Loyal readers know I’ve been following the question of who, if anybody, will take auto magnate Stephen Cushman’s place on the Port Commission.

Cushman’s allies have been working to get him appointed to an unprecedented third-consecutive term on the commission.

Getting on that commission, as we’ve said, is the most plum of all the political assignments one can pull. The San Diego City Council appoints three members of the board. Council policy limits the appointees to two four-year terms.

Without extraordinary measures, Cushman’s life on the board, it seems, will end when his second term expires this month.

Evan McLaughlin did some good reporting on this. And today, the U-T’s Craig Gustafson wrote a valuable update of where the push to keep Cushman stands.

The San Diego City Council appointed him in 1998 to the seven-member commission, but he is ineligible to serve a third four-year term because of a council policy that caps service on boards and commission at two terms.

That is unless the council votes to break that rule, an option Mayor Jerry Sanders strongly opposes.

“I just think two terms is the limit and that’s what I want to observe,” he said.

Sanders added, “I think there are a lot of qualified candidates. To say that there might be only one person in the city of San Diego that could help the port, I think, is a little ludicrous.”

That’s the toughest I’ve heard the mayor on the subject. I had only been getting the official line from Sanders’ aides that Cushman is great and all but the mayor merely wants the city to obey its policies.

This quote seems to say that even without a policy pushing Cushman out of the port, the mayor doesn’t necessarily think he’s the best representative for the city of San Diego.

On Election Day, I cornered Cushman for a minute to probe him about whether he was actively lobbying for a third term.

He said simply, “There are people working on that.”

There are. Cushman seems to have the support of a wide variety of people. It’s not often that Mark Fabiani, the special counsel to the Chargers, and City Councilwoman Donna Frye agree on specific measure. But on this one, they are united.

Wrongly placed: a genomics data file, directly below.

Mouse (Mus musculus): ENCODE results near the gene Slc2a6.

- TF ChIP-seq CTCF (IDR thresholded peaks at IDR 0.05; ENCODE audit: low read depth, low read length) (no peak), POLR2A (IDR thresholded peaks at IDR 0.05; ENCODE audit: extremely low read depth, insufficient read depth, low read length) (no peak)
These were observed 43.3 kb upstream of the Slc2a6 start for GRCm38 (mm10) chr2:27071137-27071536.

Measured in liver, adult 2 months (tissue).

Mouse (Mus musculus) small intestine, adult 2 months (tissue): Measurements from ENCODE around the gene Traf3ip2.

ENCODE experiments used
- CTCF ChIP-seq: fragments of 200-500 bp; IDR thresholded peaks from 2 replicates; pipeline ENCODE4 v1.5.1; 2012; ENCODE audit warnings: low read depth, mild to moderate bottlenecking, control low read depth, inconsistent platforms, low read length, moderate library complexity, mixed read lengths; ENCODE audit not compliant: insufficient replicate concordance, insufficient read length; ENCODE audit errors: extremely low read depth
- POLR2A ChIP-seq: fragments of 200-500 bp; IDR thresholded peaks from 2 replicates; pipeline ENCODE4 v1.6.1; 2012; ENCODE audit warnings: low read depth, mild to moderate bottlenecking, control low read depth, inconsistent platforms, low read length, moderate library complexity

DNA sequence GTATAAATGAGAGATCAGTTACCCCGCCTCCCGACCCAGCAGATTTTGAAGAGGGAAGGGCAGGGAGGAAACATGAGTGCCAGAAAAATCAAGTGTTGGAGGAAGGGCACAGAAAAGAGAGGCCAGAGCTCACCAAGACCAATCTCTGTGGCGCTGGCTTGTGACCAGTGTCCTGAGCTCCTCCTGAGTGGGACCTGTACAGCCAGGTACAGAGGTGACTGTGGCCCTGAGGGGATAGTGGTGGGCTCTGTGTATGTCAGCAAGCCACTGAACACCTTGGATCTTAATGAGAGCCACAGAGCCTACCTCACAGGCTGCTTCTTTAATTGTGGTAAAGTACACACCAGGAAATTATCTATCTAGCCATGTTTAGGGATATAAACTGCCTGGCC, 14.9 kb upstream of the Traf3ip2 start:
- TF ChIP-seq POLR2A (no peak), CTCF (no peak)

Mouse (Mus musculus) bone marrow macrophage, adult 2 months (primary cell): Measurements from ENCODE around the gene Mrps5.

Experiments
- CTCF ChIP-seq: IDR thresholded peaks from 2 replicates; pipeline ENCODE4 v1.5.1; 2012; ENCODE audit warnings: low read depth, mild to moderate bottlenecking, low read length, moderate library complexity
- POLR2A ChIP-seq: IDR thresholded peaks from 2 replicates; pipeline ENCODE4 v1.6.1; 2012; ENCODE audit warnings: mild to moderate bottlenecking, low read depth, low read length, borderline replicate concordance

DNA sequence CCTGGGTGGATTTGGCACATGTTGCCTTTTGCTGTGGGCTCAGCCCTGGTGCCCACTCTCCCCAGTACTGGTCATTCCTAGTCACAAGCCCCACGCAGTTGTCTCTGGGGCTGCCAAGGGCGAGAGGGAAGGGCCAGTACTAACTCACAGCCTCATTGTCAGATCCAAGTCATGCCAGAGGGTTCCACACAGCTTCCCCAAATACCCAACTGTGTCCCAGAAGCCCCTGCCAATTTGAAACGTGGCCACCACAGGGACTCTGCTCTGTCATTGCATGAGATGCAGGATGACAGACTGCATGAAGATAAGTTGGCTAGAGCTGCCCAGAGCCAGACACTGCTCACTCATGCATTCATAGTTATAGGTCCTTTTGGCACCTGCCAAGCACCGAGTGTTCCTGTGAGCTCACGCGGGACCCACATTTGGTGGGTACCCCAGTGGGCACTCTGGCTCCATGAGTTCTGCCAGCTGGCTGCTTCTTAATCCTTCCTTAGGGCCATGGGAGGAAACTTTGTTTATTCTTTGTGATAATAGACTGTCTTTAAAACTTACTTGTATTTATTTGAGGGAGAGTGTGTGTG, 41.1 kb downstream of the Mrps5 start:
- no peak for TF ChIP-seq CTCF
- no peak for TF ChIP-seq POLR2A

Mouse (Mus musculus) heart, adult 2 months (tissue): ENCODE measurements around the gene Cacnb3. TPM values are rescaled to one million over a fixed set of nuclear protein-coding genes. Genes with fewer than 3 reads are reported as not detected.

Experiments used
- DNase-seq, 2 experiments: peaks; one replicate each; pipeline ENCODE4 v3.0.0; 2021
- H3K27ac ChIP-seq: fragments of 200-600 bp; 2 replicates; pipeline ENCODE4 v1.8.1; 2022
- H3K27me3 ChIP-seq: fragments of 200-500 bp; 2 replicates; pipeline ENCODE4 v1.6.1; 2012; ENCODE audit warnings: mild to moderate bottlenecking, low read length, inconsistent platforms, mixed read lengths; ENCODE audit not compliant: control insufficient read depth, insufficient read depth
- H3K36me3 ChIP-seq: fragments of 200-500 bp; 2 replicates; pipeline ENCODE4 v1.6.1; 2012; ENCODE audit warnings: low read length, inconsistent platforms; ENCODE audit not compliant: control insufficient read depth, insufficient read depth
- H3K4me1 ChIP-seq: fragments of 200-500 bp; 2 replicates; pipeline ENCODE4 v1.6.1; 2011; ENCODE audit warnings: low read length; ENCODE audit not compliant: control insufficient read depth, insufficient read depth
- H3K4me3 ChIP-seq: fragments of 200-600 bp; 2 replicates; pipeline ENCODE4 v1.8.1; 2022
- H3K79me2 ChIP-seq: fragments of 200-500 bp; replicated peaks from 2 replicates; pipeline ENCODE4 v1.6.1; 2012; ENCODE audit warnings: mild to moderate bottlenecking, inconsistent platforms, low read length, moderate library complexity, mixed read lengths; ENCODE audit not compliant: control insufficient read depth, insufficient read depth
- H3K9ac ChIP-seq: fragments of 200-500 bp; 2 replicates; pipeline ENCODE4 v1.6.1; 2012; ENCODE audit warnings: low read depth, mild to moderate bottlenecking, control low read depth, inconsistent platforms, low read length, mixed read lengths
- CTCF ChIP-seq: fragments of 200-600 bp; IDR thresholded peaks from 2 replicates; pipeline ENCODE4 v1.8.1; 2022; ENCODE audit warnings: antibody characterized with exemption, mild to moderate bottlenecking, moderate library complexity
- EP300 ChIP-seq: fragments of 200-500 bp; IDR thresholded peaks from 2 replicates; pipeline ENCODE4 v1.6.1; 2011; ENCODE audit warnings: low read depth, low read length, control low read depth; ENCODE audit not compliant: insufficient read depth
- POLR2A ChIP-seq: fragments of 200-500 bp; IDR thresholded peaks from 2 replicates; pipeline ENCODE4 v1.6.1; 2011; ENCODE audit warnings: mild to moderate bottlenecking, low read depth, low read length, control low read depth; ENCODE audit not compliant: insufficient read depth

In fact, the quote Gustafson got from Fabiani about his support for a third Cushman term was startlingly emphatic. Fabiani and the Chargers are openly considering a site on port land in National City for a new football stadium – and there’s some attractive stadium-quality land down in Chula Vista, too.

Cushman’s participation in those talks as a representative of the Port Commission is apparently vital.

“If you are ever to make an exception to the term limit rule, this is the time to make it,” he said. “Why, when we’re finally starting to build some momentum . . . would you ask the Chargers to go back to square one and start over with someone brand new who may not have the same relationships with labor or waterfront businesses?”

Fabiani added, “I think the Chargers would have to look very hard whether it makes sense to continue down this path with port-related properties if we’re forced to go all the way back to the beginning of the road.”

In other words, if Cushman is not reappointed to a third term on the Port Commission, the Chargers may not even consider working to build a new stadium on port land. That means that the only remaining site for a new stadium would be in eastern Chula Vista.

So if there’s no Cushman, there may be no possible stadium by the bay.


For an explainer of the Chargers’ stadium hunt, click here.


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